Mzwakhe Mzamo Vilane

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Summary: Mzwakhe Mzamo Vilane is a young activist who advocates for sexual reproductive health and comprehensive sexuality education among high-school students in Atteridgeville, a poor neighbourhood southwest of Pretoria, South Africa. In 2018. Vilane uses his own resources to help learners from under-resourced families who were facing abuse and challenged the local clinic about its discriminatory practices. Some key public officials are not happy with his advocacy.

Profile: Mzwakhe Mzamo Vilane traces his history of activism from when he worked with Love Life, fighting HIV/AIDS stigma and discrimination among young people in South Africa.

“I started youth advocacy in 2014 with Love Life,” he remembers. “My activities included campaigns on SRHR (Sexual Reproduction Health Rights) and training young people on social accountability. I worked with UNFPA, UNICEF, and AMREF on this project.”

As a result of his leadership skills and commitment to the promotion of health for all, Vilane held several leadership positions. One of these was as a steering committee member of a Cape Town health organization—Partners in Sexual Health and Siyakwazi Youth Network.

Among his duties, Vilane fought injustice and discrimination faced by young people in accessing health care; he drove advocacy campaigns that focused on ensuring full implementation of health laws In public hospitals and clinics. He also represented the Youth Accountability Forum in Nairobi, Kenya, where he helped to hold policy makers accountable for ensuring that the rights of young people were recognized at the national level.

In 2018, Vilane formed the Girls and Boys Empowerment Movement in his community. His objective was to create a safe space for reproductive health education and a platform to fight substance abuse and gender-based violence among young people.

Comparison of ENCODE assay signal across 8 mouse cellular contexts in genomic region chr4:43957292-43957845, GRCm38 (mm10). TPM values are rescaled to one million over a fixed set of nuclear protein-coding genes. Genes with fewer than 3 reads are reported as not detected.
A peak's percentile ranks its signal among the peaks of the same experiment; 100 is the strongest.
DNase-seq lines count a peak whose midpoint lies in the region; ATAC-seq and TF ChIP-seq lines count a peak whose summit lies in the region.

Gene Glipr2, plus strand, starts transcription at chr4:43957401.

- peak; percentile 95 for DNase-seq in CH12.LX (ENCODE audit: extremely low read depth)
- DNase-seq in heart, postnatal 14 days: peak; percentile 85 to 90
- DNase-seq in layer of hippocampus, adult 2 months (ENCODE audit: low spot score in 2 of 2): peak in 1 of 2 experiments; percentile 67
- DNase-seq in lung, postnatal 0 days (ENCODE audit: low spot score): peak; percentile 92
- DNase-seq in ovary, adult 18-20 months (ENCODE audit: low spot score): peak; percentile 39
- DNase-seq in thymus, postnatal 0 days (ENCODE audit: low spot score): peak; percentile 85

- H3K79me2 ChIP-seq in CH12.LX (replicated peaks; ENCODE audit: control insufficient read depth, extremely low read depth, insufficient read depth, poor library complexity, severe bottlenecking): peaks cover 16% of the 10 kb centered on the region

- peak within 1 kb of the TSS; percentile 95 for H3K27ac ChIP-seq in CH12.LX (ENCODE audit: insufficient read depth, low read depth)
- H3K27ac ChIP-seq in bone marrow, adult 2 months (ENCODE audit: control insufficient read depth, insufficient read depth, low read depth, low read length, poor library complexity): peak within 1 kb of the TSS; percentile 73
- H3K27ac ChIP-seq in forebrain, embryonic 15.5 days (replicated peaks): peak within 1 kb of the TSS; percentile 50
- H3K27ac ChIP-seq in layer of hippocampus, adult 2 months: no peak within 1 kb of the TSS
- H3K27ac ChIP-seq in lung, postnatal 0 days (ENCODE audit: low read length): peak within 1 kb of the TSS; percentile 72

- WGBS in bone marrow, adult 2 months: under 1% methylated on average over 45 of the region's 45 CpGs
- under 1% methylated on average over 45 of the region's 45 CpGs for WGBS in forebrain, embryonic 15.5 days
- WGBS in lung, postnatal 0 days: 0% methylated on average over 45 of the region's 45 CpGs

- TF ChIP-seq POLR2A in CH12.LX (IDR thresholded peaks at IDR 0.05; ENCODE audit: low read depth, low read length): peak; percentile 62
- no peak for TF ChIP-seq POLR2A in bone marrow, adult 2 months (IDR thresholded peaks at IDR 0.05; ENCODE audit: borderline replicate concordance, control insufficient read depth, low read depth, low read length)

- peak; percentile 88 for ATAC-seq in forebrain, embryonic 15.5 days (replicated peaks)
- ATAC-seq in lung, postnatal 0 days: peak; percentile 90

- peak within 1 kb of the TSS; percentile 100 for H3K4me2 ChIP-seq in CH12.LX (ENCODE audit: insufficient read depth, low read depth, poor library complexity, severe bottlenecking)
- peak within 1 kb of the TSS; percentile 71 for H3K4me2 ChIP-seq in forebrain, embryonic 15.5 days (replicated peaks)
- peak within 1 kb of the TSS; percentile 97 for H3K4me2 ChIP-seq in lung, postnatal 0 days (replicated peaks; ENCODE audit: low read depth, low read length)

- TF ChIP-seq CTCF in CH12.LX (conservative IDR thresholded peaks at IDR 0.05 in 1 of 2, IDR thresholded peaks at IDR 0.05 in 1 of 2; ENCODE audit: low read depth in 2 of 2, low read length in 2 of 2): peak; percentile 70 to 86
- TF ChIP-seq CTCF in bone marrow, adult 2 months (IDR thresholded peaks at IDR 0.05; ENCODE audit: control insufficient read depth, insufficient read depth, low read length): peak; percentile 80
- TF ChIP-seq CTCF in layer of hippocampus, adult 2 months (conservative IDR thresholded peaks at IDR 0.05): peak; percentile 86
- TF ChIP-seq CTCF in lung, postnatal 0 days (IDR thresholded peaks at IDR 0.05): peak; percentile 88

“Currently,” he says, “I have 126 learners that I mentor. Every year since 2021 I had between 120-150 learners in the club. The peer support group is strictly for learners in schools. I also inculcate the culture of reading, creative writing, and storytelling. I am a learner support agent. As a peer educator, I facilitate in local schools on topics such as reproductive health education. I engage in thought-provoking conversations with pupils, discuss various contemporary socioeconomic issues, and share facts about the condition of young people in the country. My work extends as far as after-school activities, where I hold other sessions where we confront the traumas they experienced but never talked about.”

Vilane believes in being an agent of socioeconomic transformation: “This platform has immensely impacted the lives of learners that affiliated to the club. This is where they express themselves, build themselves, and learn moral principles, values, and ethos of life. Moreover, I initiated a book club with the Saulsville Library based in Atteridgeville, Pretoria. Now it has over 50 learners,” says Vilane.

Vilane is confident that his peer support club has made an impact—on himself as well as others: “To finally witness young people taking an initiative to peruse books, learn essential skills, and being open to be taught about morals, values, and principles of life is a great inspiration.”

Vilane has become a beacon of hope and an inspiration “to over 80 learners, or 100 if I include those that I have crossed paths with at youth camps, conferences, and seminars. All these young people had different results after . . . my trainings, sessions, and interventions.” Vilane observes that “The peer club has learners who abused substances; today they've changed. I had learners who were bullies and others [who] were bullied; today they speak out and they become champions of anti-bullying in their schools.”

When Vilane noticed that some young people faced injustice in local clinics when they had to access adolescent services, he blew the whistle, reporting the situation to relevant bodies. As a result, many of the injustices were ameliorated.

Vilane’s work has not been easy. He uses his resources and money to help learners in depressing conditions, for example, by providing shelter to a child who was facing abuse from his parents. Also, challenging public officials in South Africa has often led to bloody consequences. In August 2021, Babita Deokaran, an accountant, was murdered after raising an alarm about the abuse of Covid-19 funds by the Gauteng Provincial Department of Health, implicating some key public officials.

But Mzwakhe Mzamo Vilane is not afraid. He believes that “In order for us to coexist in harmony and peace, we must know ourselves and endeavor to live by morals and principles. We should leave a legacy, not a vacancy.”